REGIONAL— An early ice-out across the North Country combined with one of the latest fishing openers in years, should please anglers when they hit the area lakes beginning early Saturday. …
REGIONAL— An early ice-out across the North Country combined with one of the latest fishing openers in years, should please anglers when they hit the area lakes beginning early Saturday.
“I think it could be like Memorial Day fishing,” said Rob Nelson, a longtime guide on Ely area lakes.
Several days of warmer temperatures and sunshine in the days leading up to Saturday’s opener should also contribute to a more active bite, according to area guides. The walleyes will be all done spawning, predicts Joe Panichi, a longtime Lake Vermilion guide. “They should be more receptive,” he said. “They’re going to be hungry.”
Strong walleye numbers on Lake Vermilion are likely to draw big numbers of anglers to the lake this year. Fishing traffic was high last year, and with the COVID-19 pandemic on the wane and generally pleasant weather forecast for the weekend, virtually everyone is expecting lots of competition out on the water. “I just hope it doesn’t get too crowded,” said Panichi.
Panichi said he’ll be relying on his standard springtime approach, using minnows, since water temperatures are still relatively cold, reflecting chillier weather in late April and early May. If water temperatures warm up enough, and the fish get more active, he said he may switch to plastic baits. He’ll be working the west end for the most part on opener, which he reserves for fishing with family. “The west end is getting better every year,” he said. “We have a year class that’s pretty large.”
Panichi regularly finds good numbers of smaller walleye in deeper water (30 foot-plus) this time of year, but if he can’t pick up enough larger fish, he’ll explore shallower water, especially in the mornings and evenings.
Longtime guide Terry Sjoberg, recently retired, said he’ll start his quest for walleye on his home court, in Pike Bay. If that isn’t producing, he said he’ll likely head over to Cherry Island in Big Bay. “If I’m desperate, I might head down near Mud Creek,” he said. Sjoberg said he likes to bobber fish in the mornings on opener, especially when he has a youngster in the boat. “And we always catch fish,” he said. This year, Sjoberg said he looks forward to actually eating some of the walleye he lands in the boat. During his guiding days, the clients typically went home with all the fish.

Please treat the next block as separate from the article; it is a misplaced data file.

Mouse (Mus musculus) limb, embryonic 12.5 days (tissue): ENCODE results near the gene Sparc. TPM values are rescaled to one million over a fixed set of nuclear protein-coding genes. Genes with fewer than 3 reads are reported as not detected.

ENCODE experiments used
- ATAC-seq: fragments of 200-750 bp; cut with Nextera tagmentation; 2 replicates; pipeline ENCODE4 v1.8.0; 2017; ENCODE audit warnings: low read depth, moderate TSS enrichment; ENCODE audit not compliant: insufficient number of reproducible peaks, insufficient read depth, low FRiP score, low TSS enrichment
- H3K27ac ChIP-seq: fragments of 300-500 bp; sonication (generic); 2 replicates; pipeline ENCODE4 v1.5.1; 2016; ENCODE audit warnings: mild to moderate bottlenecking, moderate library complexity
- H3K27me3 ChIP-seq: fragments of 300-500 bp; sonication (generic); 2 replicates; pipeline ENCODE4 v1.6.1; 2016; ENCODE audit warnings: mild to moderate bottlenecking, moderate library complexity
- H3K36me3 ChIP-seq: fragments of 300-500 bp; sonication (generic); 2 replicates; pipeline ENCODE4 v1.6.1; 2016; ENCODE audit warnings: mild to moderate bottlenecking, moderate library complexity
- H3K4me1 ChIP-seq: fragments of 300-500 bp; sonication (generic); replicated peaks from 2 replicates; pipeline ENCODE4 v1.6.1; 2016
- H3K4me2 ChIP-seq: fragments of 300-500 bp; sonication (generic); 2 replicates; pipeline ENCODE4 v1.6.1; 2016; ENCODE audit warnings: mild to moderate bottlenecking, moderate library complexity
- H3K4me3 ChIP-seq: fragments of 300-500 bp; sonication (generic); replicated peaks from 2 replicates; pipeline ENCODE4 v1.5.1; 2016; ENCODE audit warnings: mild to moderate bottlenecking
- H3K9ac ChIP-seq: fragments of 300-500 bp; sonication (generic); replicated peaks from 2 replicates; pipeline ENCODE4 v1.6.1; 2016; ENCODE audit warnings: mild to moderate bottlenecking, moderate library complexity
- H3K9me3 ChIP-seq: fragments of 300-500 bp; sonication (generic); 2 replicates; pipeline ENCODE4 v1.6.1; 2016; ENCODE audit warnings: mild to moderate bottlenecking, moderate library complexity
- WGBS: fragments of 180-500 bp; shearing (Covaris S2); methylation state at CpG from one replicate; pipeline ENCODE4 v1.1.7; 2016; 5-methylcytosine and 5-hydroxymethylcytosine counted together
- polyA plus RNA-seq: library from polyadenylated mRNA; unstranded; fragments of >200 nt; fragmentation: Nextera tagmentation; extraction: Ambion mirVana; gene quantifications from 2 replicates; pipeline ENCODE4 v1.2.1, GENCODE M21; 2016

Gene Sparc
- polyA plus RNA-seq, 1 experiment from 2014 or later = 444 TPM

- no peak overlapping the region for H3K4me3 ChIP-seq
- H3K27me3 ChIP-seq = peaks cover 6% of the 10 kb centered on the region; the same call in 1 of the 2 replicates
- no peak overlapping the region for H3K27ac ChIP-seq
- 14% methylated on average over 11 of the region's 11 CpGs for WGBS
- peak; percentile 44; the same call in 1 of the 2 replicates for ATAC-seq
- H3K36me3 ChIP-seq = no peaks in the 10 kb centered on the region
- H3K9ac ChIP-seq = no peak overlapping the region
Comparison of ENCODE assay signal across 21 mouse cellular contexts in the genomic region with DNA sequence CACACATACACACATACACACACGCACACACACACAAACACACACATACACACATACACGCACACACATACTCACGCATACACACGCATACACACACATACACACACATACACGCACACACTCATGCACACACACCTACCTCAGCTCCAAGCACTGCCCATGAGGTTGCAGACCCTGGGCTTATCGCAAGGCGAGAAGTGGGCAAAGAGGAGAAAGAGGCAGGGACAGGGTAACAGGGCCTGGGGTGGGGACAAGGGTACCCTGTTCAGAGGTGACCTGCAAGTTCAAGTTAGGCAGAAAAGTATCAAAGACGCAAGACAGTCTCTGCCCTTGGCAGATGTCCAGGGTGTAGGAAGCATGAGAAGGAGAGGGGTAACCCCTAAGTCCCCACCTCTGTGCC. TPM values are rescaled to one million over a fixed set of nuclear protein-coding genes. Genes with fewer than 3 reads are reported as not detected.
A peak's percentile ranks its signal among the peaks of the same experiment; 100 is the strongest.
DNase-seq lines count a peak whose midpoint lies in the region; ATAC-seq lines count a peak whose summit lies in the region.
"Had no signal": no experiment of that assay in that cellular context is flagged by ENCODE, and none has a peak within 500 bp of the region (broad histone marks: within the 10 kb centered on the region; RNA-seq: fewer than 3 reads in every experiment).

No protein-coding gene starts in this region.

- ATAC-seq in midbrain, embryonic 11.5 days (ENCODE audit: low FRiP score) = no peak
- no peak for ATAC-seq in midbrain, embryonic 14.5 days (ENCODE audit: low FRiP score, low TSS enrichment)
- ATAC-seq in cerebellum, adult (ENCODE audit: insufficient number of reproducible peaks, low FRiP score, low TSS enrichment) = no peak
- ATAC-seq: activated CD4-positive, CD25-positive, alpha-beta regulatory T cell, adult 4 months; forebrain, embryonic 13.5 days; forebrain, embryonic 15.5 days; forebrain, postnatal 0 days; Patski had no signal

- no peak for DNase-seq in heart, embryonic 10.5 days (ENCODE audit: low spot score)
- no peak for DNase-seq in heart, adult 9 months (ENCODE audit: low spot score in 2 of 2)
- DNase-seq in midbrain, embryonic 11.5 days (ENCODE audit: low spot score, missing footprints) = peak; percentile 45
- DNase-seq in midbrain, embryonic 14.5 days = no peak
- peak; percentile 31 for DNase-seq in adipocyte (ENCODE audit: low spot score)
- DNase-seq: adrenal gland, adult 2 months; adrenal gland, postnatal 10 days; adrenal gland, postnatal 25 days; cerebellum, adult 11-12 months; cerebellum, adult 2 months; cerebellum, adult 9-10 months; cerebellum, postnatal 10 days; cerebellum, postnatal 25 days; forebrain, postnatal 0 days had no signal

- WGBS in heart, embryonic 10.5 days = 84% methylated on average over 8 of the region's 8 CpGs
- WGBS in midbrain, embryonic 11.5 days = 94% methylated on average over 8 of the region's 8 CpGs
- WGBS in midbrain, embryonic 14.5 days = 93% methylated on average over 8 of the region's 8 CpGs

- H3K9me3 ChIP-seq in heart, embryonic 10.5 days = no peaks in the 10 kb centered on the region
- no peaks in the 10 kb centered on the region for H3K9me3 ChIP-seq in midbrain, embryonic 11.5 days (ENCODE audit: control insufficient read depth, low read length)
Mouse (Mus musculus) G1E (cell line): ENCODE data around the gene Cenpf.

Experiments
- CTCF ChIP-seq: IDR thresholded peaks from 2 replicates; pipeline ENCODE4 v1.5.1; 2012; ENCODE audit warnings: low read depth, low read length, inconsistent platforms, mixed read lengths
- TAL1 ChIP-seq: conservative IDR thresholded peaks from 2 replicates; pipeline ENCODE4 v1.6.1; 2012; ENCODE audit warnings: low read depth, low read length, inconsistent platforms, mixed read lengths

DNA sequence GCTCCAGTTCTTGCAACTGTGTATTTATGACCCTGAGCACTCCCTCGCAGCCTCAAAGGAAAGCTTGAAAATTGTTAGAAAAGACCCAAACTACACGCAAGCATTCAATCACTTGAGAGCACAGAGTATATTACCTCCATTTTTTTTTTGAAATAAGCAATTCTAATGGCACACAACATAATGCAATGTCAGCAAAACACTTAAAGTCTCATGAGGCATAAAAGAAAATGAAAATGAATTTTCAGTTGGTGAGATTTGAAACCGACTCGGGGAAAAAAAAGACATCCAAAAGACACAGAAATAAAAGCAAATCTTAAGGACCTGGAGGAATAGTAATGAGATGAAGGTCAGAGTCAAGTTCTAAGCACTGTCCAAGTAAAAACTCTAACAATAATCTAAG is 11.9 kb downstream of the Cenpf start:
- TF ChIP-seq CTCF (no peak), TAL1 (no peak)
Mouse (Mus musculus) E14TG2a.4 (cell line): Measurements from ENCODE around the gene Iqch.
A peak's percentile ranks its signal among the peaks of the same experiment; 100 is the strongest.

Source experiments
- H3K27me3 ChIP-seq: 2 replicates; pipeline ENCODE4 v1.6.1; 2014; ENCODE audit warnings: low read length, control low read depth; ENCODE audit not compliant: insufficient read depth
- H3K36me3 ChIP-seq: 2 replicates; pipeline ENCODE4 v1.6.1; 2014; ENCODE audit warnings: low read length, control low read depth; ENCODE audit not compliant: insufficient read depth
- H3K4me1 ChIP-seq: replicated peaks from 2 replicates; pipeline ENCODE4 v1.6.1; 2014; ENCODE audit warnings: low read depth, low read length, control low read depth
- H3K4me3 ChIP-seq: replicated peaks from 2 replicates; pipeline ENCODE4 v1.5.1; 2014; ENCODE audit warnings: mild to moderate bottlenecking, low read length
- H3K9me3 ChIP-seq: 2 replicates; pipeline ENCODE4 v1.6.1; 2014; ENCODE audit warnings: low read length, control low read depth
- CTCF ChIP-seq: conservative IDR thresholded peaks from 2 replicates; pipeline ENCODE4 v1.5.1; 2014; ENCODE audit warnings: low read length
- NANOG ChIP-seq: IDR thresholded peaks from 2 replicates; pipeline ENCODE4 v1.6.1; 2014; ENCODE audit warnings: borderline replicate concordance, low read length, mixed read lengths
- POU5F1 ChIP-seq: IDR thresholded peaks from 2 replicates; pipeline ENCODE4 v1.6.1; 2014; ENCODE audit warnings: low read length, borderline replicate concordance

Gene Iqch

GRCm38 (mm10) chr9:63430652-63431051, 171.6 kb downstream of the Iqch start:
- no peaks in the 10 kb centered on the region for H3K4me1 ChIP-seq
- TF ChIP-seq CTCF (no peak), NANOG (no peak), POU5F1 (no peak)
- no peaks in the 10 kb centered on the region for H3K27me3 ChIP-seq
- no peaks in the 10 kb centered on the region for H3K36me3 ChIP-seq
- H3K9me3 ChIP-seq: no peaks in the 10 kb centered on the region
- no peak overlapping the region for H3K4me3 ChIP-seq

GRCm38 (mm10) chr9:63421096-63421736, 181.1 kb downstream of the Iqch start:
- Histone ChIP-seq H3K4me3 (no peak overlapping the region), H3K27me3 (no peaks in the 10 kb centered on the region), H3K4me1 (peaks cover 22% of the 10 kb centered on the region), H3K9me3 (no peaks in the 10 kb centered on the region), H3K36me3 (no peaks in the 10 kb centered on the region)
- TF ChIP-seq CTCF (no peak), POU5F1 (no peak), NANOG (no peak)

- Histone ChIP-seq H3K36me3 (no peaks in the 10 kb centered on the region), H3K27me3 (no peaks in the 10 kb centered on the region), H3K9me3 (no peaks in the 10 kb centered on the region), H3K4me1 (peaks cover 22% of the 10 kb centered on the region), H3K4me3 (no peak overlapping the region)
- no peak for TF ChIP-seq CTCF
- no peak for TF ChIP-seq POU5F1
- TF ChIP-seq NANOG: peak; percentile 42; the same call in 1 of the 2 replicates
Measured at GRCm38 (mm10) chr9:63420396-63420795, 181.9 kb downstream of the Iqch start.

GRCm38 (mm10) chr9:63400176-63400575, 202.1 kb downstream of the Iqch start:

Sjoberg expects the lake will be exceptionally busy this year. Even though he’s retired from guiding, he estimates he’s received at least 40 calls already this spring from people looking for a guide.
Nelson said he’s seeing the same extraordinary level of interest from anglers. “So far, bookings-wise, we have more than we’ve ever booked at this point,” he said. “With the border still closed, everybody is calling.” He said all of his guides are nearly booked solid well into July.
Like many guides, however, Nelson will be out with family on opener. He expects a strong opener, and anticipates he’ll be using the early season standby, a jig and minnow, in about 12-18 feet, preferably with some current.
He said the mid-April rains did help to boost water levels, which had been running low enough to be a concern prior to the precipitation. Water levels are dropping quickly, however, due to an extended dry spell so far in May.
While Panichi expects a strong opener, he acknowledged that it’s always a bit of a crap shoot.
“It’s the only day of the year you can’t say, you should have been here yesterday,” he joked.
Forecast looks promising
There’s no snow in the forecast this opener, which should allow anglers to spend more time on the water. As of Wednesday, the forecast for opener calls for partly cloudy skies and a high of 64 degrees. More clouds than sun are forecast for Sunday, with a high again in the low-to-mid-60s.